Here at McCannBlue, we recently carried out a light-hearted experiment among the team, family and friends on generational differences. We asked three questions in regards to different generations and eagerly awaited everyone's replies.
The replies were truly fascinating and provided an interesting look into generational differences. Firstly however, I want to talk about what brought this experiment around. While brainstorming a client brief in the office, the word “Voyage" was mentioned and interpreted differently by three generations. Firstly a 70's baby saw the word quite romantically as an expedition of discovery. The 80's baby saw it more as a reference to Star Trek Voyager and the 90's baby had no real known association to the word. This is important to note because we advertisers tend to think of our target audiences needs and behaviours today, but it's just as important to understand what they have experienced throughout the developmental years of their lives.
Our developmental years are between the ages of 5-18 year olds and are critical to how we read the world around us today. The experiences we have and share, the images we see and hear, the values we live by, in those years shape how we connect with the world today and in the future. And these developmental experiences impact how we read and connect (or not) with advertising. Each generation has developed in different times. Each has had their significant moments and events. Each has unique icons and reference points. This highlights the importance of how we as creative communicators, regardless of our own age, need to understand different generations and consider how their past experiences will impact on how they perceive today's advertising.
We hope our generational experiment will help with that. Here are the main events and reference points mentioned from roughly around 40 individuals.
40's & 50's Babies
- John F Kennedy's visit to Ireland in 1966
- Pope John Paul's II visit to Ireland in 1979
- Ronnie Delaney winning gold in the Melbourne Olympics in 1956
- “The girl in the picture" Phan Thi Kim Phuc, Vietnam War 1972
- Contraception being made legal in Ireland in 1980's
- The Rolling Stones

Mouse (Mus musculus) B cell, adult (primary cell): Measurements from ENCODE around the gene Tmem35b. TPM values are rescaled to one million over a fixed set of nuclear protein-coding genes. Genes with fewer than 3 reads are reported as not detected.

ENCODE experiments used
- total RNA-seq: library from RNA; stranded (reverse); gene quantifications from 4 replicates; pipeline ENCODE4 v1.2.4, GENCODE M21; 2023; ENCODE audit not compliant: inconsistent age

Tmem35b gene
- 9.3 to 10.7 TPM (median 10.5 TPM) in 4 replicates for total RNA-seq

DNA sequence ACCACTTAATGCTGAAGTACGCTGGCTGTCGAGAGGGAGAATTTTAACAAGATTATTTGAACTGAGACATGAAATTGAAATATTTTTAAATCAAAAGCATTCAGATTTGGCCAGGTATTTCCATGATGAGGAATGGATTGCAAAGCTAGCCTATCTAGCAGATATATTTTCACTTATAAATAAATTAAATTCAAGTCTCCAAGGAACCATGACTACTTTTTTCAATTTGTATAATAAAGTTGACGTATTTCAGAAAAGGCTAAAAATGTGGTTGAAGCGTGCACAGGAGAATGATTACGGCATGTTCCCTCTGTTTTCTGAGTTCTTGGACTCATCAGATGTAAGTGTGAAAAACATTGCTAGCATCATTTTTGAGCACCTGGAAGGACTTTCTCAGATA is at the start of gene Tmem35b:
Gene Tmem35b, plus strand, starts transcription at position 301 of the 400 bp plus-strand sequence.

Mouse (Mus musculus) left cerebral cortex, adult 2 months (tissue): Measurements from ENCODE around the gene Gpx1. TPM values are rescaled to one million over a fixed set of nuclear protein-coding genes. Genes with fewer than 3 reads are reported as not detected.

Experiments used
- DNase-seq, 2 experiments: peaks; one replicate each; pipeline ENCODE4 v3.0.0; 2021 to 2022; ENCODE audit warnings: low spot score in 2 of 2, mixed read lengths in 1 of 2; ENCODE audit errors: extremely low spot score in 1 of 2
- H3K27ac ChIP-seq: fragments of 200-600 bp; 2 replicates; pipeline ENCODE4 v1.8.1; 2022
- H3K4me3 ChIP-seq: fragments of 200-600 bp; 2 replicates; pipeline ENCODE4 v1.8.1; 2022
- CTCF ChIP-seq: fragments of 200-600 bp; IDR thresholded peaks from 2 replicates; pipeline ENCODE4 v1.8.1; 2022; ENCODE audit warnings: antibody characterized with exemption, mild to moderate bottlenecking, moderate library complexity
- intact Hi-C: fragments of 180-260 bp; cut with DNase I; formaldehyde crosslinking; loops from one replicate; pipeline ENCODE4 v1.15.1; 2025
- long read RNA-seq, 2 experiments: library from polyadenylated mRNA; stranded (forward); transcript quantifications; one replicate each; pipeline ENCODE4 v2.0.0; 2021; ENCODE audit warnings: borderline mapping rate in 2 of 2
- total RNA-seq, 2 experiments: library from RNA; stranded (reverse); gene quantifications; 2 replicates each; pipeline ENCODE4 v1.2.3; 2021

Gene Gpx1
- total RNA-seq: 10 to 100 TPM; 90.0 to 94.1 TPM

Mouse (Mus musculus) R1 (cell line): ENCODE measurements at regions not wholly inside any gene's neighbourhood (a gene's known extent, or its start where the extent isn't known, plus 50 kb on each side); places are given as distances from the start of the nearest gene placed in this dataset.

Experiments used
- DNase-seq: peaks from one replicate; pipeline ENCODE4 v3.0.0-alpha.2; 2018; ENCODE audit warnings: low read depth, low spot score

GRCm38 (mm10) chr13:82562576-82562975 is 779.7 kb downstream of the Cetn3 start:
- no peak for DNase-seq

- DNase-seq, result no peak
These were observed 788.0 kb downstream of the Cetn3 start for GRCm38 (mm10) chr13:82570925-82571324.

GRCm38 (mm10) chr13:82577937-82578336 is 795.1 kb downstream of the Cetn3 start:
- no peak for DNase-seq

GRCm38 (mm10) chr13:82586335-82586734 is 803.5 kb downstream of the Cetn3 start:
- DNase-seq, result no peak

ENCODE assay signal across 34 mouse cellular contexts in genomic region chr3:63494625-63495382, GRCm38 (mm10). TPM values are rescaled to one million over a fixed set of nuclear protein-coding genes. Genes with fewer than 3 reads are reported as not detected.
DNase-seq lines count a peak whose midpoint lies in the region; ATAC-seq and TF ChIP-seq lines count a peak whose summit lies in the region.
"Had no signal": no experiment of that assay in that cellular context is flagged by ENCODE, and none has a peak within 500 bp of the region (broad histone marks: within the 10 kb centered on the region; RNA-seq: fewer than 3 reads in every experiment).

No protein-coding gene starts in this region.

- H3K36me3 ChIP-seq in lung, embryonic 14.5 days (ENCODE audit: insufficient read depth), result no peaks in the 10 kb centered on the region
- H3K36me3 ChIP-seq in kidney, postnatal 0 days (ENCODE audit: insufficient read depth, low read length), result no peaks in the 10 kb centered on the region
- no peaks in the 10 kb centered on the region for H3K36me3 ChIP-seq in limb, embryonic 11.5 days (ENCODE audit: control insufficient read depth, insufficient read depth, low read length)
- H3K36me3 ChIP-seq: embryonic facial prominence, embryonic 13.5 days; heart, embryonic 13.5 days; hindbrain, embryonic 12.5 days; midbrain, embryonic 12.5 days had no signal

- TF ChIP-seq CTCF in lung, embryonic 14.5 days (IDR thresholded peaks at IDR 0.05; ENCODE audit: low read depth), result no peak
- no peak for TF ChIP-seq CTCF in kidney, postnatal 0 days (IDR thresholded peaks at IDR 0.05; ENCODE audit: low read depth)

- Elvis Presley on Vinyl
- The Beatles
It's interesting to note that the major events appear to be moments when hugely influential figures visited Ireland for the first time while also Ireland went on to not only compete but win gold abroad in the Olympic games. For the first time our little country was on a global stage. It's also fascinating to note that this generation defines itself by great moments of fear (The Cold war, Vietnam war, Fear of World War 3) and on the other hand great moments of liberation (Married Mothers Right Work, Contraceptive).
Reference Point: David Bowie
Freedom and liberation appear to be dominant here with reference to the fall of the Berlin wall and David Bowie's unique sense of style.
Defining moments of the 70's baby are a collective mix from Pope John Paul's Visit to the Eurovision to The Global Aids Epidemic and Live Aid. It's an interesting mix of local and global events and of old and new Ireland. It may suggest this generation was at a turning point and beginning to take a more European and global view of the world.
Here we see the major events and reference points to be much more light-hearted than previous generations. It seems that those who were born in the 80's and children and teens of the 90's experienced an Ireland of greater affluence and opportunities and so developed a more light-hearted view of the world.
The 90's seems to give way to a much more innocent view. With the exception of 9/11, the biggest event noted from this generation is the Leaving Certificate. Has this generation yet to experience major events or defining moments or is that they have so much information at their fingertips they have become desensitised to war, natural disasters or political and social events? One thing we see for sure is an unprecedented influence from celeb culture.
For each generation there is a clear opportunity here to leverage these major events and reference points to connect in a more meaningful way. After all;
“Each generation imagines itself to be more intelligent than the one that went before, and wiser than the one that comes after" – George Orwell.
I hope you enjoyed our quick jaunt through the generations, if you would like to know more about using generational insights to connect with your consumer we'd love to chat. Feel free to me Susan Kelly, Strategic Director on email email@example.com or by calling 01- 2343900.